Indonesia: Clinton Should Raise Human Rights Concerns
Address Military Impunity, Freedom of Religion and Expression
July 19, 2011
Clinton is to arrive in Bali a year after Robert Gates, the US defense secretary at that time, formally announced the resumption of US military relations with Indonesia’s special forces, Kopassus, which removed the last significant barrier to full-fledged US-Indonesian military ties.
“Closer US military ties with Indonesia were a reward for better behavior by Indonesian soldiers, yet one year later atrocities by the military still go unpunished,” said Elaine Pearson, deputy Asia director at Human Rights Watch. “This is an important opportunity for Clinton to speak publicly about the need for genuine military reform.”
On July 22, 2010, Secretary Gates announced that the Indonesian Defense Ministry “publicly pledged to protect human rights and advance human rights accountability and committed to suspend from active duty military officials credibly accused of human rights abuses, remove from military service any member convicted of such abuses, and cooperate with the prosecution of any members of the military who have violated human rights.”
However, the Indonesian military has failed to live up to its pledges to the US government to improve accountability, Human Rights Watch said. In one example, in January, three soldiers received light 8-to-10 month sentences for “disobeying orders” in the May 2010 torture of two farmers in Papua. None were charged with torture despite video evidence showing the soldiers kicking the victims, threatening one with a knife to his face, and repeatedly jabbing the second in the genitals with burning wood. Yet, a US Defense Department official characterized the prosecution of this case as “a success.”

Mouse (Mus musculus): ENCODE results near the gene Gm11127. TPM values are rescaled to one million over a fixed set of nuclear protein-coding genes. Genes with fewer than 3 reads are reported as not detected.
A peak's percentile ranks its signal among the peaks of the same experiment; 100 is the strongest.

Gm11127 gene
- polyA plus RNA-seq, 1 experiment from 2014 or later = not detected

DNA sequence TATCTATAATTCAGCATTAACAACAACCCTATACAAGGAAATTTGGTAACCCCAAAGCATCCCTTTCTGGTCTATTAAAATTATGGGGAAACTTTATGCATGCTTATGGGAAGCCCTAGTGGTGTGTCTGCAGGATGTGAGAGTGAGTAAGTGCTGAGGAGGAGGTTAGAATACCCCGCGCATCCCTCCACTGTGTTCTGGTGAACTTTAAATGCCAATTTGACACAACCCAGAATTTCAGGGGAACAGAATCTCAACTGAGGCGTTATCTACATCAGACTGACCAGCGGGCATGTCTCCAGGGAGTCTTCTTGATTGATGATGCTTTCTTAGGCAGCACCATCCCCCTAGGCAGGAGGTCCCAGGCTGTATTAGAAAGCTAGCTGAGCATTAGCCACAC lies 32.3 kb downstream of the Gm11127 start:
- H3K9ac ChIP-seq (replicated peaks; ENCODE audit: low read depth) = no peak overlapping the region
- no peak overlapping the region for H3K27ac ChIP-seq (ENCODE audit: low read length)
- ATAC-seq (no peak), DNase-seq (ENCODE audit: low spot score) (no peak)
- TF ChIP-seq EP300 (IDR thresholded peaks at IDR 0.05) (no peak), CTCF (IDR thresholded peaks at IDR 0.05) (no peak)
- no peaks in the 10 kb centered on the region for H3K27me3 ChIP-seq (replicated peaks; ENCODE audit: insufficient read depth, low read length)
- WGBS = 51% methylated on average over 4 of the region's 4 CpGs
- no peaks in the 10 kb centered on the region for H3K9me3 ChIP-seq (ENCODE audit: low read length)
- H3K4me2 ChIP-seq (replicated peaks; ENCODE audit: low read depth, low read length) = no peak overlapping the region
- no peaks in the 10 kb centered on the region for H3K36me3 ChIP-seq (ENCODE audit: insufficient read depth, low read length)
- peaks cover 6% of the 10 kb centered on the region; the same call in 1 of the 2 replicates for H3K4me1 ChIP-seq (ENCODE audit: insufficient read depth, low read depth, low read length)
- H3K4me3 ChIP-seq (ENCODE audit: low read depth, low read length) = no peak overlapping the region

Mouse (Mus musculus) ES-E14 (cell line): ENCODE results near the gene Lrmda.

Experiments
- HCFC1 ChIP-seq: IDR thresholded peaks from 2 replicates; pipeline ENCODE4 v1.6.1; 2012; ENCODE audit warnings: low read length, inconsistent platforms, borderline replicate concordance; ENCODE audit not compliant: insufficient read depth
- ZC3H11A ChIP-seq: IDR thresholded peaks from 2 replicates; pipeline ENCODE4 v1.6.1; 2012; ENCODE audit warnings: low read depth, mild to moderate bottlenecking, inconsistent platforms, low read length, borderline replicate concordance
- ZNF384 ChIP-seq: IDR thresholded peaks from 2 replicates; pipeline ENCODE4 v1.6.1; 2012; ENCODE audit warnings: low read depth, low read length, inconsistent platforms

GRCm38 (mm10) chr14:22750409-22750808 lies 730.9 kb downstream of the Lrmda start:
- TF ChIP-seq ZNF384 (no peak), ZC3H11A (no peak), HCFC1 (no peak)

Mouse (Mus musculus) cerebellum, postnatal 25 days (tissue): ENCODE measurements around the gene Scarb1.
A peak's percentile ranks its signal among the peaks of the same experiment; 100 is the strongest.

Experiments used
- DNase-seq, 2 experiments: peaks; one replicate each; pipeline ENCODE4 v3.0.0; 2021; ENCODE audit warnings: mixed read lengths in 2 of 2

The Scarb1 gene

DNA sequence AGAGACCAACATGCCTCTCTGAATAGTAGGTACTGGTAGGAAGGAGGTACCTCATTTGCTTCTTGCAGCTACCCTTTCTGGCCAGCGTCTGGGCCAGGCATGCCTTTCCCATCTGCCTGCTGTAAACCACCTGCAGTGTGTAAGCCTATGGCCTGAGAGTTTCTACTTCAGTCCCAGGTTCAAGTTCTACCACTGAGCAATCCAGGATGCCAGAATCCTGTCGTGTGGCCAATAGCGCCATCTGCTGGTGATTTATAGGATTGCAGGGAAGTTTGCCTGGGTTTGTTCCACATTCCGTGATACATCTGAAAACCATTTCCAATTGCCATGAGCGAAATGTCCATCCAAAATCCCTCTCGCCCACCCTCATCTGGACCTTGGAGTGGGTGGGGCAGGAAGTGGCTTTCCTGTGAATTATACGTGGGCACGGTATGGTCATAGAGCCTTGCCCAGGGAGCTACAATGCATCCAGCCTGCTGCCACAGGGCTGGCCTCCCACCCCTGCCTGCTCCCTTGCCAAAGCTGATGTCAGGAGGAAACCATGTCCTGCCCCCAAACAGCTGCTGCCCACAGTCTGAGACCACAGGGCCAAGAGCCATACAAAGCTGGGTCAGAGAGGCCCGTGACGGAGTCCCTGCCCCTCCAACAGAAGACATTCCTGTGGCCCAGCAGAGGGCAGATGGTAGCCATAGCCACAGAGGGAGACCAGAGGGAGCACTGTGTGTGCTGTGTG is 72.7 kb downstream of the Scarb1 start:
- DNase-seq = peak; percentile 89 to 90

Human Rights Watch also urged Clinton to raise concerns about several laws that criminalize the peaceful expression of political, religious, and other views. Clinton should call on President Susilo Bambang Yudhoyono to release immediately the more than 100 activists currently behind bars in Indonesia for peaceful acts of free expression, Human Rights Watch said.
Longstanding impunity for violence against religious minorities in Indonesia has fostered larger and more brutal attacks by Islamist militants. Since President Yudhoyono issued a decree restricting activity by the Ahmadiyah religious community in 2008, more than 180 attacks against Ahmadiyah mosques and other properties have been recorded. The Ahmadiyah, who consider themselves Muslims, have long been the targets of violence and persecution in Indonesia because some Muslims view them as heretics. Clinton should urge Yudhoyono to withdraw the 2008 anti-Ahmadiyah decree and take other actions to protect religious freedom in the country, Human Rights Watch said.
“Laws stifling dissent are used against peaceful critics, and violent attacks on religious minorities are getting worse,” Pearson said. “If the US really wants to support Indonesia as a rights-respecting democracy, then Clinton should not shy away from stressing the importance of rolling back practices that undermine freedom of religion and speech.”